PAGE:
In his dream, Warren watched helplessly as Kilpatrick tried to rally the men. The platoon had scattered at the sound of the bells coming over the hill. Machine gun fire cut Staff Sergeant McDonald in half, while PFC Harrison, with his orange hair and crooked grin, took three rounds in the chest and fell against the door of their field tent. Warren held the boy in his arms while his life leaked away and the war swarmed around them. His final breath gurgled like a coffeepot.
And when his alarm clock went off, dragging him out of the war zone, he got ready to walk to work, thinking that it would be just another day of drudgery.

But this particular day took a different path. Warren was stocking dry goods the next afternoon when he heard voices. He cringed, thinking at first it was the cries of the platoon, but when he stepped into the break room, he found it was only Dave and Janelle engaged in an argument.

“You pushed me too far,” Dave was saying. “You know how I get.”

“You can’t keep beating me up; that’s not the answer,” said Janelle. “You promised you’d get a divorce.”

“Okay, fine, but I need some time. Don’t be such a—” Dave stopped as Warren walked past. Janelle’s eyes were red, and there was a bruise on her cheek. She rushed past him to the women’s restroom. 

Warren raised his hand to stop her. “Janelle, what happened to your—” but she only shook her head and continued past.

Dave said, “What are you looking at, Warren? Get out of this break room and get back to work.” He slammed his office door shut.

Eric came in for his fifteen, clapping Warren on the shoulder. “How they hanging, Pops?”

Warren didn’t answer.

That night he woke from another dream of the Winter Offensive. Moonlight streamed through the blinds. In the bedroom corner shadows lurked, and men dead forty years whispered from the closet. PFC Harrison was back, with his toothy grin, and three holes in his chest.

Warren moaned. “Go away, Jimmy.” He clutched at his skull, begging the voices to stop. When he could bear it no longer, he slipped on his bathrobe and walked to the door, giving the closet a wide berth.

Kilpatrick called to him from down the stairs. “We’re waiting, Warren. Come back to us. Come back to the platoon.”

He went down to the basement, where Mary slept. He took her cold hand. “I don’t know what to do.” He told her about Eric’s laughter, the bruise on Janelle’s face, and how Dave was using her. He told her that Janelle looked how their daughter would look today, had she lived.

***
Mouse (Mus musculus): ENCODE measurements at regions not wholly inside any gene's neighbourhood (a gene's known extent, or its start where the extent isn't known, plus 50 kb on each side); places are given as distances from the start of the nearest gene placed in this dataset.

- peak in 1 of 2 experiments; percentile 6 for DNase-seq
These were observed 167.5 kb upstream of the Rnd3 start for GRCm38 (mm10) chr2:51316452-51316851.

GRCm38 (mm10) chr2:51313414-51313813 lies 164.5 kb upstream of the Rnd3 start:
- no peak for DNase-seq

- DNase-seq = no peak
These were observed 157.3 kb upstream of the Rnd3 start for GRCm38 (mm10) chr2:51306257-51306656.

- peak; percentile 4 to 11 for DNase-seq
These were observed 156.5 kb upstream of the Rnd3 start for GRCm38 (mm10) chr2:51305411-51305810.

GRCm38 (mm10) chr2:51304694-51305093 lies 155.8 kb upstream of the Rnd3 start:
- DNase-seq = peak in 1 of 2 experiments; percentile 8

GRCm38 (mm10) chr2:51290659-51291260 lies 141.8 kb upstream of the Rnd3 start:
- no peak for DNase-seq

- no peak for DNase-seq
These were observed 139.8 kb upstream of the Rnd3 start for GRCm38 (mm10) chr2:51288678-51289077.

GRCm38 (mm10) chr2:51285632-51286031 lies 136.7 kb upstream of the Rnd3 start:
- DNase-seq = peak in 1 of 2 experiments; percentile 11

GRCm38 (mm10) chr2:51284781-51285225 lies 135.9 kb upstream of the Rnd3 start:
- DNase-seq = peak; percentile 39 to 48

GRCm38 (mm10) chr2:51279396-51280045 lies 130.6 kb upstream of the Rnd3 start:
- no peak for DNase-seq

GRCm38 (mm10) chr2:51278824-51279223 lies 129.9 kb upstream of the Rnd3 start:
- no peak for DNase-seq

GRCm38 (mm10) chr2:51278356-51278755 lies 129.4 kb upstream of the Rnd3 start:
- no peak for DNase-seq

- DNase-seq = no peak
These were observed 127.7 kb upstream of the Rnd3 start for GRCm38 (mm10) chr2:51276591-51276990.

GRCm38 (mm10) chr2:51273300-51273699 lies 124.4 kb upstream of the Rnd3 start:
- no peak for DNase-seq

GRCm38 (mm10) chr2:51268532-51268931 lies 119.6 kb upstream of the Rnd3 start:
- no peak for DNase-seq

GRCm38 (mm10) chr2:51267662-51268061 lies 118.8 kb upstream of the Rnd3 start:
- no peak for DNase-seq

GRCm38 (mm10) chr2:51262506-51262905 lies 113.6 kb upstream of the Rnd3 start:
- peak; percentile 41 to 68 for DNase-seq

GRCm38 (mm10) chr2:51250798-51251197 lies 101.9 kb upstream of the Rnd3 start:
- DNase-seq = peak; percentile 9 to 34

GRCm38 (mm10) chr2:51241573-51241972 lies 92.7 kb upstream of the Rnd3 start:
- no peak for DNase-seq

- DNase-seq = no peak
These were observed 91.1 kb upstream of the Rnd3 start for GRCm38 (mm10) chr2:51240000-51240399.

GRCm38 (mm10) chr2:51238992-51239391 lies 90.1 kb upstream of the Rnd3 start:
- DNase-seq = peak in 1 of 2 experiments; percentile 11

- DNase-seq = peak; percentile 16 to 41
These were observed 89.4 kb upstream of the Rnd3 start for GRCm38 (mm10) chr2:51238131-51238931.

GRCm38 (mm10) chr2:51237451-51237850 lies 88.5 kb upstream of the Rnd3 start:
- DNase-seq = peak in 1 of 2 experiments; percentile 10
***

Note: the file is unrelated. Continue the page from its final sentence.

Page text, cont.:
He hugged his sleeping wife to his chest and wept. “I’m so tired, Mary. And cold. I can’t get warm. Kilpatrick—every night he’s there, waiting for me. What should I do, Mary?”

Sometime later, Mary told him.


It was Saturday, and Warren endured Eric’s smirks and jibes from noon until closing time. At 9:30, Dave locked the front door, then motioned for Eric to stand by Warren. “The stockroom’s a mess,” he said. “I want it cleaned up. Mop it out, straighten the shelves, and get rid of the empty boxes.”

“Dave, I can’t stay. Mary is alone and—”

“I don’t want to hear it, Warren. Get it done. And I want you guys clocked out by eleven, no excuses. Now, I’m leaving, and Janelle’s clocking out too.”

At 10:30, he took a break to get some aspirin from his locker. His back was killing him. Eric had been quiet all day, organizing the shelves and disposing of the trash while Warren mopped the floor. He opened his locker to find a box of disposable diapers sitting atop his rucksack.

Eric stood in the doorway, laughter in his eyes. “What’s the matter? Cat got your tongue?”

As Warren leaned down to rinse the mop, Eric cuffed him in the back of his head.

“Don’t.” His hands shook. “Don’t do that. You’re not Kilpatrick.”

Eric cuffed him again. “What the hell are you talking about, Pops? You’re a crazy old coot, you know that?”

With a roar, Warren swung the mop. Its metal frame sliced the boy’s forehead open. Blood poured into Eric’s eyes, and he lurched into Warren, driving him against the freezer door. Eric ripped the mop handle from Warren’s hands, and he clubbed the old man over the head. The handle broke on the third swing and fell to the floor with a hollow clatter.

Eric picked up the ragged stub and jabbed it into Warren’s rib cage, knocking him to the ground. He tried to straddle the old man, but Warren kneed him hard in the groin. Eric collapsed to the concrete and was still.

Warren rolled him over. The broken mop handle protruded from the boy’s chest. His face was screwed up in a buck-toothed grimace, like that of the Chinese soldier who’d shot PFC Harrison.

Warren moaned. “No! It wasn’t my fault. Not this time.”

He covered the body with cardboard, but changed his mind and dragged the corpse to the trash compactor instead. He wrestled it over the edge and tumbled it in, then pushed the start button, grimacing at the awful crunching from within. He retrieved his rucksack from the breakroom, shut off the lights, and locked the door behind him.

He walked home and said goodbye to Mary. Then he grabbed his 9mm, and stuffed it into his jacket pocket.

He went back outside.